An Irish musician who outwitted Kerry County Council to build a home on land his family has owned for generations has said planners are “killing the countryside”.
Breanndán Ó Beaglaoich built a home on the back of a trailer and drove it on to his land in the Dingle Peninsula after losing patience with his 15-year battle for planning permission.
On The Pat Kenny Show this morning, he said he was faced with homelessness after battling with Kerry County Council at massive personal cost.
A new film ‘The Man with the Moving House’ documents his journey as Ó Beaglaoich battles against planning laws in what he styles as a bid to save rural Irish culture, music, heritage and language.
He said his story highlights a total lack of accountability at local authority level in Kerry.
“It’s the system,” he said. “You have people in place there that have no accountability. They have ultimate power and ultimate power corrupts absolutely.
“For me, once you step over the threshold of Kerry County Council Planning, you say goodbye to democracy. You have as much chance of democracy in Red Square. That’s just my experience. That’s no reflection on anybody else.”
He said planning laws that aim to encourage building in towns and villages rather than rural locations are ‘killing the countryside.’
“Being able to live in the village where I learned the Irish language, my music, my dance and my storytelling … everything I have is completely connected with being allowed to live there for the rest of your life,” he said.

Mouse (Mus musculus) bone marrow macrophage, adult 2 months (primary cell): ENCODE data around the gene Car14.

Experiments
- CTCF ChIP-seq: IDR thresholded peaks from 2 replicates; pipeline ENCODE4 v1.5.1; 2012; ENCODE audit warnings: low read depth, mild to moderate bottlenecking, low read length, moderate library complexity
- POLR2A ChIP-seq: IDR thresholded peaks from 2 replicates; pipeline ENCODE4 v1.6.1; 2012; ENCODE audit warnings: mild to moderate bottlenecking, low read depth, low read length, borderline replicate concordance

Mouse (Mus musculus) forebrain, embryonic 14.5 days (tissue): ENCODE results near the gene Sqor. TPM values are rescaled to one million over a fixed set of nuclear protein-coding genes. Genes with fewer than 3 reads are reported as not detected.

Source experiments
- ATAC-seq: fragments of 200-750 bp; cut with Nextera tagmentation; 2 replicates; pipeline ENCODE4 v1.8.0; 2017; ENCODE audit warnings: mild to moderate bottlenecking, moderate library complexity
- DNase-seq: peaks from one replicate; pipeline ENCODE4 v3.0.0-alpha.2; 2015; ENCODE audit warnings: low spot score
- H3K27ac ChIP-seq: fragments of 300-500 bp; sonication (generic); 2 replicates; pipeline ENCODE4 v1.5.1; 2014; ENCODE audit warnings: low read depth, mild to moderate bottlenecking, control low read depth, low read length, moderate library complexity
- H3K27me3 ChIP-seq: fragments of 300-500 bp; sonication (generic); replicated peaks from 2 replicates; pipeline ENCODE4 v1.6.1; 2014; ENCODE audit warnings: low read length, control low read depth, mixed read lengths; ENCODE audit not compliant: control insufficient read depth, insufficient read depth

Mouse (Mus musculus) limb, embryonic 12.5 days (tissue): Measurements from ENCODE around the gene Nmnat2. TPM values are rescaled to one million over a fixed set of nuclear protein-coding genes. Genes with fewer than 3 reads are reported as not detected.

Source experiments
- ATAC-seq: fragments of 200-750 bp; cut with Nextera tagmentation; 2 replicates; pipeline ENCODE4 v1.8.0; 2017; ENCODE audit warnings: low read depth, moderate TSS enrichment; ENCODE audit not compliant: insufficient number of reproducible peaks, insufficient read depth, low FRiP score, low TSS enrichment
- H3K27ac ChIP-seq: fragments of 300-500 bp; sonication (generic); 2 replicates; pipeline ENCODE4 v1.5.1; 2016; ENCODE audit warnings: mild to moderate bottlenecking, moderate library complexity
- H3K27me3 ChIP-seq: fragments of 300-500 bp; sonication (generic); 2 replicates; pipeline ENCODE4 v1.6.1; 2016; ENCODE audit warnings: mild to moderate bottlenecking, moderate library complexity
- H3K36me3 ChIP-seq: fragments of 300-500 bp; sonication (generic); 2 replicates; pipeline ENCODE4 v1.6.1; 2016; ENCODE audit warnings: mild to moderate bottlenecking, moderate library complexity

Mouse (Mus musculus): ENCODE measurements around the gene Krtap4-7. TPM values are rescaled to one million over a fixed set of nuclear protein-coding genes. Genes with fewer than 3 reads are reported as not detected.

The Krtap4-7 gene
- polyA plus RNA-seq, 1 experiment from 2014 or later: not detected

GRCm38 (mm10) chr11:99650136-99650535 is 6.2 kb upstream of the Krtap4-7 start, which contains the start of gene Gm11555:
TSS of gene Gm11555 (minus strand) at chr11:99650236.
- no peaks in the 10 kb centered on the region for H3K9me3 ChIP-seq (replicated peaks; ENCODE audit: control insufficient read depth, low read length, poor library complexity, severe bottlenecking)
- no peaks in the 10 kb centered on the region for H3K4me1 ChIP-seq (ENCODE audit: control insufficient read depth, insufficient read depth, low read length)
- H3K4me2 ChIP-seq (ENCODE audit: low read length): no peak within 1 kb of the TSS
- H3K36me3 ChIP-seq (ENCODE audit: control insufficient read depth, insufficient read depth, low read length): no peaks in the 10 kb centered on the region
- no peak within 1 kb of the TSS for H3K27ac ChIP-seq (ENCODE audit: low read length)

“The planning is not taking heritage into account. There’s a plan to kill the countryside. By killing the countryside in our case, you’re killing the Irish language.
“Outside the Gaeltacht, you’re killing the English language. You are killing the Hiberno-English that Con Houlihan spoke about when he said, I have great respect for the English language even though I don’t speak it myself.
“That Hiberno-English. English woven on a Gaelic loom. There is as much tradition in that as there is in the Irish language.
“By killing the countryside, you’re killing our sports. You’re killing our music, our song, our dance and our storytelling.
“You’re killing our viable communities and you’re also killing tourism because they are the very things that tourists come to Ireland to see.
“They’re definitely not coming for the weather.”
Ó Beaglaoich’s Dingle home is a passive house that only costs €150 to heat through the winter.
He said Kerry County Council threatened him with a fine of over €12m and two years in jail when officials learned about his house.
He said officials also knocked on his door the day after he buried his best friend who had died at sea.
“That’s what they do,” he said. “They try and frighten you.
“I got that letter in November I think of 2015 and I was on the site about six months at that stage. It wasn’t a nice gift to get that Christmas.”
He said the council threats did frighten him, but he kept his nerve and refused to move his house.
The Man with the Moving House airs on RTÉ ONE this evening at 10:15pm.